Screenshot Saturday is nice on Saturday but Sunday has its positives too. The weekly outpouring of talent that populates the Twitter hashtag with an incredible volume of games-in-progress reveals a huge amount of information, and this feature pulls a dozen-ish (or more, like today) from the list based on arbitrary criteria that boils down to how well it caught my eye. There’s far more than just this little slice to explore, and it’s always worth hitting up the hashtag and diving in if you don’t mind wading through the retweeting bots that clutter up the feed. As for this tiny selection, don’t neglect to click on all those blue arrows, letting the images reveal all their secrets.
— Rokh (@Rokhthegame) October 1, 2016
Rokh- Survive on Mars. Really, that’s just about the whole thing, except for the fact that surviving on Mars is an incredibly difficult task with far more ways to go wrong than one would ever expect. Earth is easy, because we’re designed to live in its air and eat its food, but building a base that can support human life requires careful planning and a dedicated focus. It’s possible to go it alone, but Rokh takes place on persistent servers so you can join up with friends to make the best base possible. Or raid other players’ bases if they’ve got what you need.
Monumental Failure- Build a monument from ancient times using construction techniques that may not be so historically accurate as the game portrays. Here, for example, we see the classic Aztec technique of moving a fully-carved stone steeple-thing to the building it caps off by way of four helicopter carriers. Everyone knows it took a minimum of two dozen helicopter carriers to move one of those things.
— Abandon Ship (@GameAbandonShip) October 1, 2016
Abandon Ship- Fantasy naval game where you’re the captain of a classically-styled sailing ship commanding a crew in a procedurally generated world. The fantasy elements are the giant sea creatures that roam the dangerous waters, but for the most part the world is grounded with a more realistic style. Explore the unknown map, uncovering new areas and the quests they hold, and use your best naval tactics when engaging in ship-to-ship combat. Death is permanent but so long as the captain is alive, whether in a lifeboat or stranded, there’s always hope of sailing again.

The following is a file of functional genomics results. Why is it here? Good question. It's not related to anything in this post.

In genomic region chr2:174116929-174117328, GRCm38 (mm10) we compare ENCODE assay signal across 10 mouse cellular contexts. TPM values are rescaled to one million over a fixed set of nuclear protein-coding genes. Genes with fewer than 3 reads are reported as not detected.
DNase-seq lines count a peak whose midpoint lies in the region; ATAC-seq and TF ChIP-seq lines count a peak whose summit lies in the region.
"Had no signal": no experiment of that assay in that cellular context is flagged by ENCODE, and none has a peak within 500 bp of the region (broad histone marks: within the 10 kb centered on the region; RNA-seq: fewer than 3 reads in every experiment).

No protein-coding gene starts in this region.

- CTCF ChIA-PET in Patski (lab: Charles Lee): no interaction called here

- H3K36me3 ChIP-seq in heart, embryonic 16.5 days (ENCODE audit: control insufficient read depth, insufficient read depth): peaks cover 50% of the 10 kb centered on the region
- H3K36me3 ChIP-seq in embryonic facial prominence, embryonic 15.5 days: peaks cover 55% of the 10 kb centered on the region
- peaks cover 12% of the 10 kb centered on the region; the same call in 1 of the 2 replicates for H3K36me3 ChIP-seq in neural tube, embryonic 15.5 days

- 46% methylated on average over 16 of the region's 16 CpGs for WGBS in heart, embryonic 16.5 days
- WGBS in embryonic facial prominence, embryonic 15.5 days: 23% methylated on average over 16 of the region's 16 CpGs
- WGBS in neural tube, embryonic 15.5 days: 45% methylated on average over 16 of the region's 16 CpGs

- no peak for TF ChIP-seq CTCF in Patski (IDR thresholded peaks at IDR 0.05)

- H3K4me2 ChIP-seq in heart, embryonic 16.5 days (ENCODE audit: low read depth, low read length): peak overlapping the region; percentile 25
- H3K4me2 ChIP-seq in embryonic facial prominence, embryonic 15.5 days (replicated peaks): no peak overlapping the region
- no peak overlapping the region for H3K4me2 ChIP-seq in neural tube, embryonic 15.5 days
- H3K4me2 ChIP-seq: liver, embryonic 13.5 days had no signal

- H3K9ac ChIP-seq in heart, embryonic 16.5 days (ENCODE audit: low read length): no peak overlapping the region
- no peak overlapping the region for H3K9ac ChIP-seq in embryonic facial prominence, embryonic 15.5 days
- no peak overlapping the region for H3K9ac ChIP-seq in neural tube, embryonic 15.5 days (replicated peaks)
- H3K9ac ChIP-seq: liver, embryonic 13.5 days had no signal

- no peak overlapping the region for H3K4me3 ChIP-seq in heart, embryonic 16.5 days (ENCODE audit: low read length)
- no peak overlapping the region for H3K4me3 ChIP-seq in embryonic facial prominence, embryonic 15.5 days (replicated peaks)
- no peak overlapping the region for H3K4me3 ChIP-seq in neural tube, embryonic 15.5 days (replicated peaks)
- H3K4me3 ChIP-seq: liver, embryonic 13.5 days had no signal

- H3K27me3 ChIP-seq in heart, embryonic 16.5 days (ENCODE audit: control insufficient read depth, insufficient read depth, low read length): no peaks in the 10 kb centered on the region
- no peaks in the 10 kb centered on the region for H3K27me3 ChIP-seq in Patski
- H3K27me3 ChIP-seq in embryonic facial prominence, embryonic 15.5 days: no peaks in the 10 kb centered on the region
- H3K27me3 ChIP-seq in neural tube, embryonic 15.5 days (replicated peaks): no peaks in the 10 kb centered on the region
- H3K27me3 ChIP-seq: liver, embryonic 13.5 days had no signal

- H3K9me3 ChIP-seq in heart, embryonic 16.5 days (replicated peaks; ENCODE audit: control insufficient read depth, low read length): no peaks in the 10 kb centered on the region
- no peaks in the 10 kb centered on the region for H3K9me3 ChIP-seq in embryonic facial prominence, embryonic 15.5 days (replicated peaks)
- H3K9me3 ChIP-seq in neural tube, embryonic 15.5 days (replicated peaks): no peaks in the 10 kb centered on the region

— Fran Boot (@franbo_vr) October 1, 2016
Killer Robot Party- Step one- Start a nice party outside the safe environment of the castle. Step two- Shoot down the robots who apparently can’t stand that dreadful racket you’re making. Killer Robot Party is a VR game for both Vive and Rift about shooting down the ‘bots with a bow and arrow, keeping the good times rolling as the humorless metal jerks try to bring the good times to an end.
— Gabriel Bucsan (@GabrielBucsan) October 1, 2016
Unnamed- Character animation is an art unto itself, and bringing life to the simple shapes that make up a low-detail human isn’t easy. The action on this little fighter is particularly expressive, with more small details in the movement than you’d think. That little half-step just before he moves back to the right is perfect.
— Lucas Govatos (@LucasGovatos) October 1, 2016
Epitasis- Puzzle game about wandering a strange new world and figuring out what to do by prodding at things until they send you shooting hundreds of feet into the air. That last part might not be an intended consequence, but then again the price of failure can be harsh.
— Double Kick Heroes (@headbang_club) October 1, 2016
Double-Kick Heroes- Nope. Nopenopenope. Nopeasaurus Rex. Double Kick Heroes is a music/endless runner hybrid where you’re a metal band driving from the zombie apocalypse and the guns on the rear of the car take out the chasing hordes by firing with every correct note you hit. It’s got a demo over here, and this nightmare monstrosity isn’t in it.
— Miguel Sternberg (@spookysquid) October 1, 2016